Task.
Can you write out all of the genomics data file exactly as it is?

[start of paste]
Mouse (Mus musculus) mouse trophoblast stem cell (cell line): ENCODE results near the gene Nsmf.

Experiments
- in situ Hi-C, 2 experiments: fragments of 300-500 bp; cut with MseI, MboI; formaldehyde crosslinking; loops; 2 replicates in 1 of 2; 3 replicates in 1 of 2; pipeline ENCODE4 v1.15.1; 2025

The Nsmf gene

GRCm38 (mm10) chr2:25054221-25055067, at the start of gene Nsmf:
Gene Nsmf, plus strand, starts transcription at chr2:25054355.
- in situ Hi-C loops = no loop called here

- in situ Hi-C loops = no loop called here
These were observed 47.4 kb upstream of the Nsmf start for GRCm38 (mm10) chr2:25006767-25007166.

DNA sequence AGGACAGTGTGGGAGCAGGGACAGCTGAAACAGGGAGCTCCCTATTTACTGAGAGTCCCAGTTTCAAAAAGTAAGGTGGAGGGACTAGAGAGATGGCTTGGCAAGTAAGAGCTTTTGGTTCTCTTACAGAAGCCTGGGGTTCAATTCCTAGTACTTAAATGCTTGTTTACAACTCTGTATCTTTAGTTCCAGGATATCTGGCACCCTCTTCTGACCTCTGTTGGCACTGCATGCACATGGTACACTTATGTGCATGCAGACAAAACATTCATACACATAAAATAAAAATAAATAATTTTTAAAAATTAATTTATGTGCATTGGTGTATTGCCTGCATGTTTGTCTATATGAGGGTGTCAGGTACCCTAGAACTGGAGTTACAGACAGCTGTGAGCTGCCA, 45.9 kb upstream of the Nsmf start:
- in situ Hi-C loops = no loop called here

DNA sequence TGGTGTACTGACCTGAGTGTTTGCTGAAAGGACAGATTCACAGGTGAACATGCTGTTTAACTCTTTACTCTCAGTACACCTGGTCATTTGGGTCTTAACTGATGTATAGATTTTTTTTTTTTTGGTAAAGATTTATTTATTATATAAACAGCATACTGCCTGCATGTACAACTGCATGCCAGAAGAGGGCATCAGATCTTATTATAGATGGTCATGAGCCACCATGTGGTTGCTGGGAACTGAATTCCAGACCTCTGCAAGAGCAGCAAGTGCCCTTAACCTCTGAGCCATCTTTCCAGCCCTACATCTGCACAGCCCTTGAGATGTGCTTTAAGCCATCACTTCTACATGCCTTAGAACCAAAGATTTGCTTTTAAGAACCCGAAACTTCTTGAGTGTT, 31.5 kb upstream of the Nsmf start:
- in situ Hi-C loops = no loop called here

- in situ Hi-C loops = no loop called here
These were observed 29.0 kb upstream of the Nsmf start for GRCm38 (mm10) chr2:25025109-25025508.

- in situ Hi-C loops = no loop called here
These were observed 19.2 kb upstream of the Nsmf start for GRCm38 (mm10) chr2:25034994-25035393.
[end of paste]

Mouse (Mus musculus) mouse trophoblast stem cell (cell line): ENCODE results near the gene Nsmf.

Experiments
- in situ Hi-C, 2 experiments: fragments of 300-500 bp; cut with MseI, MboI; formaldehyde crosslinking; loops; 2 replicates in 1 of 2; 3 replicates in 1 of 2; pipeline ENCODE4 v1.15.1; 2025

The Nsmf gene

GRCm38 (mm10) chr2:25054221-25055067, at the start of gene Nsmf:
Gene Nsmf, plus strand, starts transcription at chr2:25054355.
- in situ Hi-C loops = no loop called here

- in situ Hi-C loops = no loop called here
These were observed 47.4 kb upstream of the Nsmf start for GRCm38 (mm10) chr2:25006767-25007166.

DNA sequence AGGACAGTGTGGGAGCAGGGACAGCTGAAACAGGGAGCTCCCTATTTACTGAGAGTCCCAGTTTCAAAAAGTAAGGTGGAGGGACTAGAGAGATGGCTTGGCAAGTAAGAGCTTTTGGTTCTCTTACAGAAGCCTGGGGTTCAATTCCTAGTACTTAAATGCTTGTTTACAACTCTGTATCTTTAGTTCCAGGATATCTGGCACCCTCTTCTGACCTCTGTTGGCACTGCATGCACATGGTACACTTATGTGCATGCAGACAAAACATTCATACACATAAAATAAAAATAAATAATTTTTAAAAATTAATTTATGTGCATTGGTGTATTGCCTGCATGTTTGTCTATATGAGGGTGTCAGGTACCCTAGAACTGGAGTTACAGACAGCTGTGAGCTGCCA, 45.9 kb upstream of the Nsmf start:
- in situ Hi-C loops = no loop called here

DNA sequence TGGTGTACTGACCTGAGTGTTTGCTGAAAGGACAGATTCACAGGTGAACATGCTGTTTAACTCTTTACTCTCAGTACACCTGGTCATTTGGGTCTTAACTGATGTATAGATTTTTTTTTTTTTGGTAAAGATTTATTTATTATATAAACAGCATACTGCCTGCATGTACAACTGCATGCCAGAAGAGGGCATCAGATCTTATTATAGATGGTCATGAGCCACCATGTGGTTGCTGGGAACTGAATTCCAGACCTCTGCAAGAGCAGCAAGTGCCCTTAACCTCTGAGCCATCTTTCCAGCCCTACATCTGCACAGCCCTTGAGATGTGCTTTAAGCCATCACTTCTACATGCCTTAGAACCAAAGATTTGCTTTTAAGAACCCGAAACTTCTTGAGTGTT, 31.5 kb upstream of the Nsmf start:
- in situ Hi-C loops = no loop called here

- in situ Hi-C loops = no loop called here
These were observed 29.0 kb upstream of the Nsmf start for GRCm38 (mm10) chr2:25025109-25025508.

- in situ Hi-C loops = no loop called here
These were observed 19.2 kb upstream of the Nsmf start for GRCm38 (mm10) chr2:25034994-25035393.